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13: Ensemble Thriller Lacks Consistency
A desperate and naive young man named Vince (Riley) unwittingly assumes another man's identity only to be sucked into an underground world full of violence and money. Unaware of the consequences, Vince is quickly involved in a gambling ring like no other that he unwillingly becomes a huge part of. The only way out alive is to participate in a series of deadly Russian roulette games.
The idea of betting your life on a game where a gun is aimed at the back of your head is quite intense to say the least. But when the whole story of the film rotates around this concept alone, it actually becomes quite tedious. This remake of French film 13 Tzameti (2005) wavers from the intense to the dull quite consistently.
The storytelling develops nicely though, as we are dragged along with Vince as he is wrongfully mistaken for the assumed character, who he only paraded to be for a chance of making a quick buck. As he gets deeper and deeper into the game, he can't back out or quit, as the consequences of revealing himself could be just as deadly.
Though Riley turned in an acclaimed performance as Joy Division’s front-man Ian Curtis in biopic Control (2007), he is still relatively unknown, but as the lead he does a fine job in pulling you into his intense predicament. The all-action Statham is passable as one of the gamblers, but it’s the first time in a while we haven’t seen him knocking heads together, and he has to fall back on his acting ability alone. Rourke and Winstone are both simultaneously charismatic and brutal as always, while 50 Cent’s performance is over the top to say the least.
Georgian filmmaker Géla Babluani actually wrote and directed the original and the fact that he himself directed the American remake should have been a good omen. Unfortunately, Babluani has consciously made several changes to avoid simply reshooting the same film. It’s a no win situation; adapted screenplays are often criticised for not staying true to their source materials, but at the same time, they can be distorted by an unflinching loyalty.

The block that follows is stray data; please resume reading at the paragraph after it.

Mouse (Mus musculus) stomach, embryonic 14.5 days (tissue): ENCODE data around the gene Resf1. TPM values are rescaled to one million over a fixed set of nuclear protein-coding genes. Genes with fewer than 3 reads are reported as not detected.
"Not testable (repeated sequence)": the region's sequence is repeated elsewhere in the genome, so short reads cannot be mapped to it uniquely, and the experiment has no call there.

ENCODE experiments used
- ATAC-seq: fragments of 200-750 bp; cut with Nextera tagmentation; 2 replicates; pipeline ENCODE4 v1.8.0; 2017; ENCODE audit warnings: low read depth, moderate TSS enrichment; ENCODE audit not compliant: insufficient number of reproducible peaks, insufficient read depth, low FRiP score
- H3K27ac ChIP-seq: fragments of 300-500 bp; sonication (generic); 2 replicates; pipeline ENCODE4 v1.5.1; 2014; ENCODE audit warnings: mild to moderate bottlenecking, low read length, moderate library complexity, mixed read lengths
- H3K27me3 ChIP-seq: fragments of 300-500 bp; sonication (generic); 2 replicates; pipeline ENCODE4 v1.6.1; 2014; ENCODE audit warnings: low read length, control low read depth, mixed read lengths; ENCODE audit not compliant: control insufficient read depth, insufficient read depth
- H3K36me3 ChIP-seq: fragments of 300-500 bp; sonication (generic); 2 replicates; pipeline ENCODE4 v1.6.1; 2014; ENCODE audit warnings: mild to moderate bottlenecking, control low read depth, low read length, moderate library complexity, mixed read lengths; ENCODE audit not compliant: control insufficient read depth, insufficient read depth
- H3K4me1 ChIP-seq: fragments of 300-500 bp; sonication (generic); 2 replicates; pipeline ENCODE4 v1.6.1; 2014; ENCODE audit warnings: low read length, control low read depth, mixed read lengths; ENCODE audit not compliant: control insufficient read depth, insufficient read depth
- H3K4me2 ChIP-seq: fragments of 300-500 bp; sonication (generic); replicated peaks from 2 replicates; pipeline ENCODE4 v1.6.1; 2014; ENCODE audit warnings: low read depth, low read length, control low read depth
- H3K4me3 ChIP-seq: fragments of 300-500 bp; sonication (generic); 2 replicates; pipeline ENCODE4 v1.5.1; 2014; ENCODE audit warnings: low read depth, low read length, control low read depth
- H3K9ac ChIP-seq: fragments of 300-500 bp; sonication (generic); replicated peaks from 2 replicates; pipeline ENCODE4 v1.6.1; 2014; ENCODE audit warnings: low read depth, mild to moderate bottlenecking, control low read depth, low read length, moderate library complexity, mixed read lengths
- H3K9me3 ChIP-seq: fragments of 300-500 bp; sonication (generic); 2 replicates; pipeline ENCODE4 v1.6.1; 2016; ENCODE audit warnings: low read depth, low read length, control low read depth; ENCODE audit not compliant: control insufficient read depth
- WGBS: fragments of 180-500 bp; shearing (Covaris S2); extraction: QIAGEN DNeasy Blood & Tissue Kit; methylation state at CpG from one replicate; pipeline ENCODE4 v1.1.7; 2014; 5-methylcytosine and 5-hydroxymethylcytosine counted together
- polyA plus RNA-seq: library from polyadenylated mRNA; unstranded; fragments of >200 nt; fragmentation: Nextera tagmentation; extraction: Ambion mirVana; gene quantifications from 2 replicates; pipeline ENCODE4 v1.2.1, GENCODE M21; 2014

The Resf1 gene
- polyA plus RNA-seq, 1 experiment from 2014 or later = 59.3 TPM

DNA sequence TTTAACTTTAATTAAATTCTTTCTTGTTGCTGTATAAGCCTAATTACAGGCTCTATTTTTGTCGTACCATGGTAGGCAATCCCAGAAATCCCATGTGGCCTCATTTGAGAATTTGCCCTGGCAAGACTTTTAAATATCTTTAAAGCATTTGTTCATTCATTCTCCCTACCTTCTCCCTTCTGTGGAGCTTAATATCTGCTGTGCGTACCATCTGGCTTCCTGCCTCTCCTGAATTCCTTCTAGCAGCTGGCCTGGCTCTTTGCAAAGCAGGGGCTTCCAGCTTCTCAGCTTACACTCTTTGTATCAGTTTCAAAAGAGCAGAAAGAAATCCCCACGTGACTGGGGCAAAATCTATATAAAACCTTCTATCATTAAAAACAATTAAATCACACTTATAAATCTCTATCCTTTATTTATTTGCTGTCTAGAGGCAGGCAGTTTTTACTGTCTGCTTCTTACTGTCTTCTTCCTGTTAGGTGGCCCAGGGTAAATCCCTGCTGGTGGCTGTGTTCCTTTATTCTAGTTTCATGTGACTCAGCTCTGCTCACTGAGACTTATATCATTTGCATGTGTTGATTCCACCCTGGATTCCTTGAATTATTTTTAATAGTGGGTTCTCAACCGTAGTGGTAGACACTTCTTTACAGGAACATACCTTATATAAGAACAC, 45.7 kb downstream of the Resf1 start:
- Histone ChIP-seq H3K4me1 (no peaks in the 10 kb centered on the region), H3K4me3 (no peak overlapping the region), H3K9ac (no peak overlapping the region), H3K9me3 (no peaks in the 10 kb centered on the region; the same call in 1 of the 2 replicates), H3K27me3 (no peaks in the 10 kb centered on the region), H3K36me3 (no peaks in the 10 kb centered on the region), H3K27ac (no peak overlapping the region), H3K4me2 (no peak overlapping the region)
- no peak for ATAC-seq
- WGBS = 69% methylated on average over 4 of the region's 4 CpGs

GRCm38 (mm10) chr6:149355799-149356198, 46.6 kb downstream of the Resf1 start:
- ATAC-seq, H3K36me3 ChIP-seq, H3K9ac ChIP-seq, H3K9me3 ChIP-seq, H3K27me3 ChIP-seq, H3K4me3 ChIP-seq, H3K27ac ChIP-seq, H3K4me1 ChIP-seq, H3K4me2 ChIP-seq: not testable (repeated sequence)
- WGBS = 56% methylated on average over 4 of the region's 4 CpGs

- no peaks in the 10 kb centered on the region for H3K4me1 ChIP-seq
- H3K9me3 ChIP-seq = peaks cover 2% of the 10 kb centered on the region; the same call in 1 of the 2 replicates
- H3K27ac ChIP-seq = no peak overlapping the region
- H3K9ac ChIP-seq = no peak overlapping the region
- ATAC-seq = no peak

In conclusion, 13 is a passable thriller, which seems to have lost much of the character that made the original film so popular. Hollywood has often sought to recreate European and Asian films in order to recreate their success. Very few succeed and unfortunately 13 doesn’t join that elite selection; it just doesn't come together as the exciting ensemble piece it could have been.
Many were concerned that Disney’s revisit to the story of Jungle Book would find it hard to be as fun or as magical as the original. Luckily, however, with an excellent voice cast and an impressive array of visuals, The Jungle Book is something of a technical marvel which manages to retain the heart and the essence of the story’s long-established roots.
Mowgli (Sethi) is a young boy - a.k.a ‘man-cub’ - who was found abandoned in the Indian jungle by a panther named Bagheera (voiced brilliantly by Kingsley) when he was only a toddler. Brought up by a wolf pack - led by leader Akela (Esposito) - Mowgli has been accepted as one of the jungle’s own.
However, there’s one member of the jungle who’s not so keen on having a human living in their midst; vicious Bengal tiger, Shere Khan (the absolutely magnificent Edris Elba), worries that the boy will soon grow into a ruthless man who will bring nothing but destruction and devastation to them all. Coming to the conclusion that it’s in everyone’s best interest if he leaves, Mowgli embarks on a journey through the jungle where he meets and quickly befriends a friendly bear named Baloo (the always excellent Bill Murray) who convinces the young boy to stay, as he finds himself returning home to face Khan.